- Unit Testing, in which each unit (basic component) of the software is tested to verify that the detailed
design for the unit has been correctly implemented.
- Software Integration Testing, in which progressively larger groups of tested software components
corresponding to elements of the architectural design are integrated and tested until the software works as
- System Testing, in which the software is integrated to the overall product and tested to show that all
requirements are met.
A further level of testing is also concerned with requirements:
Acceptance Testing, upon which acceptance of the completed software is based. This will often use a subset of the system tests, witnessed by the customers for the software or system.
Once each level of software specification has been written, the next step is to design the tests. An important point here is that the tests should be designed before the software is implemented, because if the software was implemented first it would be too tempting to test the software against what it is observed to do (which is not really testing at all), rather than against what it is specified to do.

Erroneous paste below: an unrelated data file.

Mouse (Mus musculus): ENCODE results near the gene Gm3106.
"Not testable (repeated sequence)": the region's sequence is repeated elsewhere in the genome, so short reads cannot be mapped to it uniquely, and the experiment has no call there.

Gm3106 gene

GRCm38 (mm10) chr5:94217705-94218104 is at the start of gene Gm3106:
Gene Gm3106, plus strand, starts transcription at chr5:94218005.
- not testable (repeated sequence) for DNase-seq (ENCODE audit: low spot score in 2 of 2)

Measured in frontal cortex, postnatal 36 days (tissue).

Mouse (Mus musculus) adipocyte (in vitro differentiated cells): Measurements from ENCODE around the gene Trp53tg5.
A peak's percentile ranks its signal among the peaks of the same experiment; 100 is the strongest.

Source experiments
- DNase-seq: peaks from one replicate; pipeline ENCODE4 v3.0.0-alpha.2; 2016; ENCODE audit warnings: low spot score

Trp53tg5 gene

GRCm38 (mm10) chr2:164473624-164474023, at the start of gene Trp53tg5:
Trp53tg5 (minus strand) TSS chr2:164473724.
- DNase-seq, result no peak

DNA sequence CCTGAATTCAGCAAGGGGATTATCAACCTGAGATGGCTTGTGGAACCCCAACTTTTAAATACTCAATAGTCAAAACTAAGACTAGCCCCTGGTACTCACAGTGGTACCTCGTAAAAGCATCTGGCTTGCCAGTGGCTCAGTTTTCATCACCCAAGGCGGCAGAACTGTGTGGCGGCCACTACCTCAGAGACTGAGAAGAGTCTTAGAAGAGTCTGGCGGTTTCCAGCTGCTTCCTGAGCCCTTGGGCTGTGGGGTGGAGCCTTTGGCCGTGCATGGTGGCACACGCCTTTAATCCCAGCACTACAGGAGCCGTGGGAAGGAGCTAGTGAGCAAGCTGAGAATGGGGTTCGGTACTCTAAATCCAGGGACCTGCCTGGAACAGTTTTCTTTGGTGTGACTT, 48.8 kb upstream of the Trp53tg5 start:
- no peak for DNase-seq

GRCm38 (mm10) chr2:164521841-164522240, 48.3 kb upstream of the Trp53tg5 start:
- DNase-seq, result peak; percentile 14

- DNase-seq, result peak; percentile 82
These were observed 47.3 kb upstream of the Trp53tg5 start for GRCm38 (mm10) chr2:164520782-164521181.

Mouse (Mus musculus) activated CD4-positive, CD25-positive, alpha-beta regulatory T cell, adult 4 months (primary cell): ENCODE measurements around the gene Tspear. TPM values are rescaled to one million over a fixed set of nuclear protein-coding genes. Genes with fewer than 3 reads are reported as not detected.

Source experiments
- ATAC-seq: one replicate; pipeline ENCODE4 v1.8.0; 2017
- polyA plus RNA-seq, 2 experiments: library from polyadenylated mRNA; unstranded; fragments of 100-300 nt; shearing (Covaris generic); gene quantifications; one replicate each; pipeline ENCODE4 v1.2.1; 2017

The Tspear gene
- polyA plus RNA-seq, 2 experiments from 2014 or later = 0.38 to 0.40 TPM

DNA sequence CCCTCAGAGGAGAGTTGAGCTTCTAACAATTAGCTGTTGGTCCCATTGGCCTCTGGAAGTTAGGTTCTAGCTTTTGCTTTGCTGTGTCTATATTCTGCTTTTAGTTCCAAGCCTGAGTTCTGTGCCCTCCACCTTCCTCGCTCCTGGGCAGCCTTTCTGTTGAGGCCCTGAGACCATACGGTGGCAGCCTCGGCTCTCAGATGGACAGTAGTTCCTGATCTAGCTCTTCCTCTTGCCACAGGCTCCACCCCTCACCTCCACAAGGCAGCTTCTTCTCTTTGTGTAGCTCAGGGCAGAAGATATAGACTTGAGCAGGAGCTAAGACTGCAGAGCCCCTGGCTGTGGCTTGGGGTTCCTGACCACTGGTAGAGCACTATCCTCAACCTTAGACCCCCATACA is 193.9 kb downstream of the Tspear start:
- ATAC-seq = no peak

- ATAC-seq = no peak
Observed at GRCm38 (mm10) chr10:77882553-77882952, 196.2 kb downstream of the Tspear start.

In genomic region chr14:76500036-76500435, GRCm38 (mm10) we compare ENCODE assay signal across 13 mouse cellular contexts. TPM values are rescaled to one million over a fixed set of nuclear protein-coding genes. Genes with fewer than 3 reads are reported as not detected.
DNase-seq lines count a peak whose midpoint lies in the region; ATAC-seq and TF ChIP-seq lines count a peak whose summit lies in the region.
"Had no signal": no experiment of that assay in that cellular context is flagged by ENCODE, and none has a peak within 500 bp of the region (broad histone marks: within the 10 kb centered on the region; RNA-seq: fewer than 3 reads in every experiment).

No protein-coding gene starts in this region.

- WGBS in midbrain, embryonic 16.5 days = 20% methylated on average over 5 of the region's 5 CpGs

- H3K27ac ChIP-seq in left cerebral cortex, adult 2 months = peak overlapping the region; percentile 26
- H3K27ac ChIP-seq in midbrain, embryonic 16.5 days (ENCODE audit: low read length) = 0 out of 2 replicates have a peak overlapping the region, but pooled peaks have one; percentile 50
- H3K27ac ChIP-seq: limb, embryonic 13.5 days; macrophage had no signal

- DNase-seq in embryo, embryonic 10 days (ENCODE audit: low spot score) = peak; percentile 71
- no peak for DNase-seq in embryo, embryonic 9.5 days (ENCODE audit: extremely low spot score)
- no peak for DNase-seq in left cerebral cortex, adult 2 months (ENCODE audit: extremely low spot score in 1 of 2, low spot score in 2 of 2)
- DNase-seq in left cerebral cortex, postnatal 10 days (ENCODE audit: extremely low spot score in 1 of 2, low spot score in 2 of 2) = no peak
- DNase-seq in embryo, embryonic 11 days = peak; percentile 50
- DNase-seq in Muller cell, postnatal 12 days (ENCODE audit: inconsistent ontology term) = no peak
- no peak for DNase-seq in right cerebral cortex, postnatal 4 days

Testing does not end following the conclusion of acceptance testing. Software has to be maintained to fix problems which show up during use and to accommodate new requirements. Software tests have to be repeated, modified and extended. The effort to revise and repeat tests consequently forms a major part of the overall cost of developing and maintaining software. The term regression testing is used to refer to the repetition of earlier successful tests in order to make sure that changes to the software have not introduced side effects.